LaRoche’s main cachet as a minor leaguer was his abilty to draw walks along with the moderate power. If he could get back to the .360-.375 obp range he showed in the minors then you could see giving him 650 PAs. Stats aside, observation shows that the weird bat movement he has (horizontal to vertical back to horizontal) makes him deadly slow on inside pitches. When he is bad he is very very bad, looking almost hopeless at the plate. You are right though, his strong post season and Sept will be enough to assure that he is the starting 1b.
I’m not as down on LaRoche as some people are. He did go through a horrible stretch in August last year and will never be a Carlos Delgado or Jim Thome, but if he can put up decent offensive numbers and play solid defense, I’d be happy with that.
Although I don’t have his postseason numbers in front of me, I have it in my mind that he usually does great. Maybe it’s just when compared with others who were supposed to be stars and flopped in the playoffs (Sheffield, Drew). Seeing Braves players actually do something in the playoffs is rare, and I’d like to hang on to those who have done stuff in the past.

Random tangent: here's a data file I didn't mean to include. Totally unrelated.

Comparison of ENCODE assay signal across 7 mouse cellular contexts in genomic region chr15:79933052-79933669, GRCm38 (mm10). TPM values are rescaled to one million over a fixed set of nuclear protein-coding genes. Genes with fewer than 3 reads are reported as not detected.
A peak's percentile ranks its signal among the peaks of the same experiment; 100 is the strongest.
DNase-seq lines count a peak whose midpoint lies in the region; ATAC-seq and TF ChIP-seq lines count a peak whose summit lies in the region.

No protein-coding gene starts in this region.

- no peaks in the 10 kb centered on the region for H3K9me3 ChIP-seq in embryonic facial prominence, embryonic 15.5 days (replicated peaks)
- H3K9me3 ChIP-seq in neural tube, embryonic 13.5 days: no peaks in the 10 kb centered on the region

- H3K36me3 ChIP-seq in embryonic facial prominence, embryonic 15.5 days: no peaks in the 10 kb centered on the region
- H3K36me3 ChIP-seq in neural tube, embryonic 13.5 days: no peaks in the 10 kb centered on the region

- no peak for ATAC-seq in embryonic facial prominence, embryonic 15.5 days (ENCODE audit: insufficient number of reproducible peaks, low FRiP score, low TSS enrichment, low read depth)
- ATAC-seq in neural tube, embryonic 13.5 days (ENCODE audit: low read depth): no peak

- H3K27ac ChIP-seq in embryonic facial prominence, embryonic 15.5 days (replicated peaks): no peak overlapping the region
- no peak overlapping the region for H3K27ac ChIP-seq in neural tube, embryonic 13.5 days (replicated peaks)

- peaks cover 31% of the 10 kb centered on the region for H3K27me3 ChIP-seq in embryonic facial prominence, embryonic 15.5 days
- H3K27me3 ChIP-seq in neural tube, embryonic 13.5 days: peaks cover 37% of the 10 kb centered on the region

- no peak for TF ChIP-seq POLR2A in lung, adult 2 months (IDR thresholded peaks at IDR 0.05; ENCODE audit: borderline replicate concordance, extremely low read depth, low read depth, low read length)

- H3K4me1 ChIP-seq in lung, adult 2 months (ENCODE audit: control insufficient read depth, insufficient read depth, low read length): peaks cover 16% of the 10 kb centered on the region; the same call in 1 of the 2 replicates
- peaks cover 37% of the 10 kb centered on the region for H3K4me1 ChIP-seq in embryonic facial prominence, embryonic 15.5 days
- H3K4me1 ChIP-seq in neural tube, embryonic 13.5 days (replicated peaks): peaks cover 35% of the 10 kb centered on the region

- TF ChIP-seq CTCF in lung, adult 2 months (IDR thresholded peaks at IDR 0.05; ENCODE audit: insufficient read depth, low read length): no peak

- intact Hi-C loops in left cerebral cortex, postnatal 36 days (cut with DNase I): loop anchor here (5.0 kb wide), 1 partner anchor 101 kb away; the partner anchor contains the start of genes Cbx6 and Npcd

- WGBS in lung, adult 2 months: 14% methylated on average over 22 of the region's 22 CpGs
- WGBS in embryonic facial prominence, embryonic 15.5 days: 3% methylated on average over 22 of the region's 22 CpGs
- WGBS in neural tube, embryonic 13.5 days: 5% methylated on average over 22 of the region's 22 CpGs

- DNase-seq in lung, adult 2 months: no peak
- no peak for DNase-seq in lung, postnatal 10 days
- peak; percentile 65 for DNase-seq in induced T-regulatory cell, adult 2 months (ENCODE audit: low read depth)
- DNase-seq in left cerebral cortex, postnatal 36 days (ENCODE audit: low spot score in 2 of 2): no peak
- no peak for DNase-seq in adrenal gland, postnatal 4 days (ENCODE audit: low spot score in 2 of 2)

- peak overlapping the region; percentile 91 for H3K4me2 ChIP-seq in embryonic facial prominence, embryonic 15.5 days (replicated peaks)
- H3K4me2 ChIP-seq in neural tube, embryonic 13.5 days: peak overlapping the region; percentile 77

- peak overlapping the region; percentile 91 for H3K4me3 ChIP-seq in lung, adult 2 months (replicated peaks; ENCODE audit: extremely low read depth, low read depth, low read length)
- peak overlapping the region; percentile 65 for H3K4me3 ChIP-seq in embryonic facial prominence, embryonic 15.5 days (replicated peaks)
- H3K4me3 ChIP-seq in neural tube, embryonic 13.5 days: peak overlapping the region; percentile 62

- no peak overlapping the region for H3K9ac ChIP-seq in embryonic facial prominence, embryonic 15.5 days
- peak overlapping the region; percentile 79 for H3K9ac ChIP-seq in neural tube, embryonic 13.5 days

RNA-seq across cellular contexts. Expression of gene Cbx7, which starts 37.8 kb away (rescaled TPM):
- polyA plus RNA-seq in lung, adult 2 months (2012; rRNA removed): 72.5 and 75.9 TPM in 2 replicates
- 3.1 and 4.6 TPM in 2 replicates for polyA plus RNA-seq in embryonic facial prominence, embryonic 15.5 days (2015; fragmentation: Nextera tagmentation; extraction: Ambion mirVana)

He might turn out to be strictly a platoon player, but I’d like to see what he does for a couple months as an everyday player before sticking that label on him. Bottom line for me is he’s not a superstar, but firstbase is not a black hole, either.
I can’t see the Braves giving the full-time job to LaRoche yet. They went after Julio, but just didn’t want him as bad as the Mets. Jurries had a really nice season last year in Richmond, and I would not be surprised if the Braves expect him to be a platoon partner.
LaRoche, 8 games, 25 AB in two postseason series: .320/.433/.640.